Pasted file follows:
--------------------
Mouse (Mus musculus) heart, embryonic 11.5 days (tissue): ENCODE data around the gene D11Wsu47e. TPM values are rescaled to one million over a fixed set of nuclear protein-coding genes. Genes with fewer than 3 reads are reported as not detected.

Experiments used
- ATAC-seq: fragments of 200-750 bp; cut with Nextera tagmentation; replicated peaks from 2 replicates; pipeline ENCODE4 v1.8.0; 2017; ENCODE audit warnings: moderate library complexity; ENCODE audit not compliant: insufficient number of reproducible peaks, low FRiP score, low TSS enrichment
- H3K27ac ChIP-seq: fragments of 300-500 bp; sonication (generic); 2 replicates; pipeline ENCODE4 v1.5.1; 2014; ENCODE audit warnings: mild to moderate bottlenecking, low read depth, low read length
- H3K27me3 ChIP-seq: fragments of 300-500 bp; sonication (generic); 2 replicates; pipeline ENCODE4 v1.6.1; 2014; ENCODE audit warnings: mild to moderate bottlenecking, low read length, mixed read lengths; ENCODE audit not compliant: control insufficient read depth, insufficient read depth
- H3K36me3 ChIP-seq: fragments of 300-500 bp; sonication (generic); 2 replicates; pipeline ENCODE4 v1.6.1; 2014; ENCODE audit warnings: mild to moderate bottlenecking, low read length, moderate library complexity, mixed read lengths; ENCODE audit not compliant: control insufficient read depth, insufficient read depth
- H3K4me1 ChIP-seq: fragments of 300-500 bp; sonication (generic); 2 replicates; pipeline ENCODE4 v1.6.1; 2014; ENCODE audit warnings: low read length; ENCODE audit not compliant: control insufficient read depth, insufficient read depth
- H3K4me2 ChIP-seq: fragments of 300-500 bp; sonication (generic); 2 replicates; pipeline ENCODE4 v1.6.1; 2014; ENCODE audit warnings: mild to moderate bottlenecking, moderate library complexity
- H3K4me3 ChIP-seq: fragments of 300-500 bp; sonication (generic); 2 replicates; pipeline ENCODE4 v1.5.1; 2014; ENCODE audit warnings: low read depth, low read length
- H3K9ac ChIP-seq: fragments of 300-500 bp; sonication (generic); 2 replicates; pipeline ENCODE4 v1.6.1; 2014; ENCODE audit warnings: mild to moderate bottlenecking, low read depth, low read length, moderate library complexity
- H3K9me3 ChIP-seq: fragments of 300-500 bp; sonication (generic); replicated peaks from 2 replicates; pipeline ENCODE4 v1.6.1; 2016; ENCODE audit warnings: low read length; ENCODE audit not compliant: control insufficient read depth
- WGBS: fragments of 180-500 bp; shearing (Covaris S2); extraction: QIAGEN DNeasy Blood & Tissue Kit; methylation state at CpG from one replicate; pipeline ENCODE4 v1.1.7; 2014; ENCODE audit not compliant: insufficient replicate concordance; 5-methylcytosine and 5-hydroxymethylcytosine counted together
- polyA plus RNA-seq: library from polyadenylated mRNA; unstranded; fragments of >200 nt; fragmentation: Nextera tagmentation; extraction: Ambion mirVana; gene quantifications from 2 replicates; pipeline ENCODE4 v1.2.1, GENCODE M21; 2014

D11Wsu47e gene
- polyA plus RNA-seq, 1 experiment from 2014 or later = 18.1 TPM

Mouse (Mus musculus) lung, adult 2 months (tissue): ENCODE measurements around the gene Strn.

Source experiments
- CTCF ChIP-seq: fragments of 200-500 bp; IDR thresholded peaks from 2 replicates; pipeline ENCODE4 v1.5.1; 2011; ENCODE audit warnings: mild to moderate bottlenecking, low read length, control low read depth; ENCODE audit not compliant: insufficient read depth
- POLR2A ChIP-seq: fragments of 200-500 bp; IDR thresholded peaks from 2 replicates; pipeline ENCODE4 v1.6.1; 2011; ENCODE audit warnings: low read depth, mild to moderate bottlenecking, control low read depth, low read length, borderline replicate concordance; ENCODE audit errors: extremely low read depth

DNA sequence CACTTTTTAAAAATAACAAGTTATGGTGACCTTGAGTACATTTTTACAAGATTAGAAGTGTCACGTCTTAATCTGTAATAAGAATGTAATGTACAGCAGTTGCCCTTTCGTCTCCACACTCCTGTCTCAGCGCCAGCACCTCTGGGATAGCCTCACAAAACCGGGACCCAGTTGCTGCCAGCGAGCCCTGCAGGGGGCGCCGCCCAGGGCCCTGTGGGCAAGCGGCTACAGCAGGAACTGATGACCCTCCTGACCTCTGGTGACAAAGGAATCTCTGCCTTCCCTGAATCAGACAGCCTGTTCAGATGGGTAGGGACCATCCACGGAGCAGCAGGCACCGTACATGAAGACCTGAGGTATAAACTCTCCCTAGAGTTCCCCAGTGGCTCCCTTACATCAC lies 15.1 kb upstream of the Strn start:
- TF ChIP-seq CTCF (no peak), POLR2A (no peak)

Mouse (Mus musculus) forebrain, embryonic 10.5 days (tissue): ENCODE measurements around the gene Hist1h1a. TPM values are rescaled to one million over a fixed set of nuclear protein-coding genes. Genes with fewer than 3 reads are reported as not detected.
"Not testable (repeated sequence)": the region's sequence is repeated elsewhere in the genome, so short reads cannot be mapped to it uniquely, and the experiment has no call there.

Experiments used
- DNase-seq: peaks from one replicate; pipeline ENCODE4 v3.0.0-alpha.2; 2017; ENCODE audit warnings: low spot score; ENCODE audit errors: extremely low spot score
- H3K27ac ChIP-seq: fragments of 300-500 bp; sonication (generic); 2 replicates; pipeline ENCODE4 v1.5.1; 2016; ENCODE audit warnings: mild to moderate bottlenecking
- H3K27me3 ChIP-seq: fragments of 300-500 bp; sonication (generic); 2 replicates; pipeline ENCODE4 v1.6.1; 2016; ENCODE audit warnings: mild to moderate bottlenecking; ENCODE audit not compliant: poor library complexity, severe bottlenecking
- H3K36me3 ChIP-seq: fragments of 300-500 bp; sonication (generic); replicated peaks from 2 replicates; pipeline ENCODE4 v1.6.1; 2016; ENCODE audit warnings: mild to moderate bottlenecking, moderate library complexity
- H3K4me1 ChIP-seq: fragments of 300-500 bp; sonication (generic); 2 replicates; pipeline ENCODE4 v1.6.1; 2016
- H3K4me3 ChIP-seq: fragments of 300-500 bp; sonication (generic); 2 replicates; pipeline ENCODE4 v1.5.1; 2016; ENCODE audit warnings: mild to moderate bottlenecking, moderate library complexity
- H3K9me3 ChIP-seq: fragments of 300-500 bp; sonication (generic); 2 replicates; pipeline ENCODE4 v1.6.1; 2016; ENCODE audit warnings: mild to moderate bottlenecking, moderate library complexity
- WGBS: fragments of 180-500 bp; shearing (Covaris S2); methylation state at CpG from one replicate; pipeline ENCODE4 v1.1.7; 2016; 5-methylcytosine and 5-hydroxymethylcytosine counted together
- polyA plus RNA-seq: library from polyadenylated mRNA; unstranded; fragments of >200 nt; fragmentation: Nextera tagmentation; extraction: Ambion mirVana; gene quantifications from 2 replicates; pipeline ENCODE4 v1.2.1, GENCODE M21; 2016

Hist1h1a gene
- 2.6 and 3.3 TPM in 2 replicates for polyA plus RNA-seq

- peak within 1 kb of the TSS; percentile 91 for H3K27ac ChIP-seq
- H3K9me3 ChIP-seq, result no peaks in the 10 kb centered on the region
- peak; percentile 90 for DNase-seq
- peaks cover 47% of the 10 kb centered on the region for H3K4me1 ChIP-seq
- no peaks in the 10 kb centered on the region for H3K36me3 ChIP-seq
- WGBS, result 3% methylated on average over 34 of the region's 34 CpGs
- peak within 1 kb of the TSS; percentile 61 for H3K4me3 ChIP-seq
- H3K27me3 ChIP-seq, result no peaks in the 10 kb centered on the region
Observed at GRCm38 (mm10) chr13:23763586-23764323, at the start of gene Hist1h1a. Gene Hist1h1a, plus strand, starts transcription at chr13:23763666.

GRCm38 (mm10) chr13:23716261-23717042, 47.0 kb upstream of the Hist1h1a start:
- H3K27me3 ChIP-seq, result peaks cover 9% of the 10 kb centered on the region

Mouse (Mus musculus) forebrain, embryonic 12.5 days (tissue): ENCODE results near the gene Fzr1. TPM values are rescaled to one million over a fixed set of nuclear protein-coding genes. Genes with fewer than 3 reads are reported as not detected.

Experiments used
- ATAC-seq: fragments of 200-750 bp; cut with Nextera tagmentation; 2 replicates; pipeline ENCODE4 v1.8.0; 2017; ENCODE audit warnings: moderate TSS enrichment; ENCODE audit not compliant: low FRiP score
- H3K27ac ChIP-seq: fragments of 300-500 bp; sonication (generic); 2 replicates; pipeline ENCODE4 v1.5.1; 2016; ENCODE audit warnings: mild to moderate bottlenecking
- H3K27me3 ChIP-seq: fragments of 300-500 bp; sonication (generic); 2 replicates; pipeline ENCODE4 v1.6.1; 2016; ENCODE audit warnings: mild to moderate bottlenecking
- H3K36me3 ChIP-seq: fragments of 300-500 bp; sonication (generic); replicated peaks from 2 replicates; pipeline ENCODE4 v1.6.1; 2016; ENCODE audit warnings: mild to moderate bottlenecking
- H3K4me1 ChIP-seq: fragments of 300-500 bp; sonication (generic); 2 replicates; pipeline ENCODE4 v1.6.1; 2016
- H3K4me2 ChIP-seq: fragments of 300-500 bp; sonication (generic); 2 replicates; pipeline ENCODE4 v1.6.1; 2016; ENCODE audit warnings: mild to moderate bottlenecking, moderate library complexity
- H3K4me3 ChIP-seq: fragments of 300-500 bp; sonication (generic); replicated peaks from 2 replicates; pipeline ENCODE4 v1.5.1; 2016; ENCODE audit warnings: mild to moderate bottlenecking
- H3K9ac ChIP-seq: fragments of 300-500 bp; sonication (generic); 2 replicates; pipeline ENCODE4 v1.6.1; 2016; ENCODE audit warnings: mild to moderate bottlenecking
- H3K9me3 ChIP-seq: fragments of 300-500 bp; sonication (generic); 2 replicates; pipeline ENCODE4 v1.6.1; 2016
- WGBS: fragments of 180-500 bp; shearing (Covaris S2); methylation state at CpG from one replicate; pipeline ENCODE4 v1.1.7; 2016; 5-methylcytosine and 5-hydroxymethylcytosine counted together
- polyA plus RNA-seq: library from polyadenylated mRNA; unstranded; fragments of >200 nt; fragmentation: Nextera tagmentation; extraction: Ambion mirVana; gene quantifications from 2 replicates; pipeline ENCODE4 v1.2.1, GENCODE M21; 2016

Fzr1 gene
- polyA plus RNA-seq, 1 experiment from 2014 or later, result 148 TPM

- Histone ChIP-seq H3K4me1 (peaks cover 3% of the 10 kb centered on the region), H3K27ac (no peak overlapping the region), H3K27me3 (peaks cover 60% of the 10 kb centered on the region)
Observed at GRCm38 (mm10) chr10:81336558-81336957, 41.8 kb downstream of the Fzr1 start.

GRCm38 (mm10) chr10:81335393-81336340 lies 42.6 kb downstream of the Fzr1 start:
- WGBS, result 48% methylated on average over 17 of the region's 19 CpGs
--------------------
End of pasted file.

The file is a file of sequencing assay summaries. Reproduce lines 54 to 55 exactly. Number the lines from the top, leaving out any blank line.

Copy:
- H3K4me2 ChIP-seq: fragments of 300-500 bp; sonication (generic); 2 replicates; pipeline ENCODE4 v1.6.1; 2016; ENCODE audit warnings: mild to moderate bottlenecking, moderate library complexity
- H3K4me3 ChIP-seq: fragments of 300-500 bp; sonication (generic); replicated peaks from 2 replicates; pipeline ENCODE4 v1.5.1; 2016; ENCODE audit warnings: mild to moderate bottlenecking